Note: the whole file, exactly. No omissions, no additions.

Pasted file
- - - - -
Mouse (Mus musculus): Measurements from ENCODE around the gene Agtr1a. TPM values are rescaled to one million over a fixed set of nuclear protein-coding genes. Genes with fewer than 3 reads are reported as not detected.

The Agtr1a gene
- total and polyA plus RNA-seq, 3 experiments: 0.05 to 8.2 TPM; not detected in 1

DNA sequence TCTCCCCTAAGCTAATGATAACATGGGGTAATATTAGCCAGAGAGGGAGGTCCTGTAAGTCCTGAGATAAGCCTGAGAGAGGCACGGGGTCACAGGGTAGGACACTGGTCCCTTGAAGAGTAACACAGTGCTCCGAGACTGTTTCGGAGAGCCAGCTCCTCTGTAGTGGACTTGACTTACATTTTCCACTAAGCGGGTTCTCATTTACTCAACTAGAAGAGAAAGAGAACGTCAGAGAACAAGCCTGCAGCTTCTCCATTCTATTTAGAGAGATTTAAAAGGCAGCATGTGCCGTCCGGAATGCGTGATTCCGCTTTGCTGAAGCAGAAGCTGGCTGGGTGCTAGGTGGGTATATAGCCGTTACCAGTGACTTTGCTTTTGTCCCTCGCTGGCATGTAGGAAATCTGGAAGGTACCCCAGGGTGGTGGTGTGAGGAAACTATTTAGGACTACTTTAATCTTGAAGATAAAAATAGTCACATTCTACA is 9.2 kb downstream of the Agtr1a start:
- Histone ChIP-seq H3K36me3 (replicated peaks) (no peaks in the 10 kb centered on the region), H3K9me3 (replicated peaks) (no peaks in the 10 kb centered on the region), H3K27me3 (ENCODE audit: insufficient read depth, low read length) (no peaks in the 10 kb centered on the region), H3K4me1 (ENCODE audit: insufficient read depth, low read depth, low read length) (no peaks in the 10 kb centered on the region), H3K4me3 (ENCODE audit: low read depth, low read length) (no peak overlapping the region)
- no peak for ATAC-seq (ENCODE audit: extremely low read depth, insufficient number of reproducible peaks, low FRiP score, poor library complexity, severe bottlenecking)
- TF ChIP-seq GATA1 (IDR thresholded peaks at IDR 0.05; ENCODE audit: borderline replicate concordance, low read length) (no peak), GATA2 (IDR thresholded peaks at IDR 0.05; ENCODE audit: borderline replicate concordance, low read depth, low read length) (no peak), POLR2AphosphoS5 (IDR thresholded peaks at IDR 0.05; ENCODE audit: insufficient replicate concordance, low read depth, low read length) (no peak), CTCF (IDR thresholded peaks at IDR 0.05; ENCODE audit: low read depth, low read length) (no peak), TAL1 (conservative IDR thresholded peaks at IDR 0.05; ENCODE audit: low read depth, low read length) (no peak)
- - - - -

Mouse (Mus musculus): Measurements from ENCODE around the gene Agtr1a. TPM values are rescaled to one million over a fixed set of nuclear protein-coding genes. Genes with fewer than 3 reads are reported as not detected.

The Agtr1a gene
- total and polyA plus RNA-seq, 3 experiments: 0.05 to 8.2 TPM; not detected in 1

DNA sequence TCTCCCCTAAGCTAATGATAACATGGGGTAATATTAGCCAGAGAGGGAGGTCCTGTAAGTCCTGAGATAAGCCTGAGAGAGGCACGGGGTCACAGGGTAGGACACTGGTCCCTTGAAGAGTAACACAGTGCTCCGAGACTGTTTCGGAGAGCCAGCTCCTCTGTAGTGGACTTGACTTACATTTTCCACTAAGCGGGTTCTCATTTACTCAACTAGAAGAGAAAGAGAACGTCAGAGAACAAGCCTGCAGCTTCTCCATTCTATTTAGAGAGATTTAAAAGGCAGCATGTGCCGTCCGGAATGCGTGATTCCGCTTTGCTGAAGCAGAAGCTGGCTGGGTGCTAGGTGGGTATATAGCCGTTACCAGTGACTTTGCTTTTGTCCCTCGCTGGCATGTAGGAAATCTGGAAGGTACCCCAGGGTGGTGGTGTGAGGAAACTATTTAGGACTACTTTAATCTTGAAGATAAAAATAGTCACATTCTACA is 9.2 kb downstream of the Agtr1a start:
- Histone ChIP-seq H3K36me3 (replicated peaks) (no peaks in the 10 kb centered on the region), H3K9me3 (replicated peaks) (no peaks in the 10 kb centered on the region), H3K27me3 (ENCODE audit: insufficient read depth, low read length) (no peaks in the 10 kb centered on the region), H3K4me1 (ENCODE audit: insufficient read depth, low read depth, low read length) (no peaks in the 10 kb centered on the region), H3K4me3 (ENCODE audit: low read depth, low read length) (no peak overlapping the region)
- no peak for ATAC-seq (ENCODE audit: extremely low read depth, insufficient number of reproducible peaks, low FRiP score, poor library complexity, severe bottlenecking)
- TF ChIP-seq GATA1 (IDR thresholded peaks at IDR 0.05; ENCODE audit: borderline replicate concordance, low read length) (no peak), GATA2 (IDR thresholded peaks at IDR 0.05; ENCODE audit: borderline replicate concordance, low read depth, low read length) (no peak), POLR2AphosphoS5 (IDR thresholded peaks at IDR 0.05; ENCODE audit: insufficient replicate concordance, low read depth, low read length) (no peak), CTCF (IDR thresholded peaks at IDR 0.05; ENCODE audit: low read depth, low read length) (no peak), TAL1 (conservative IDR thresholded peaks at IDR 0.05; ENCODE audit: low read depth, low read length) (no peak)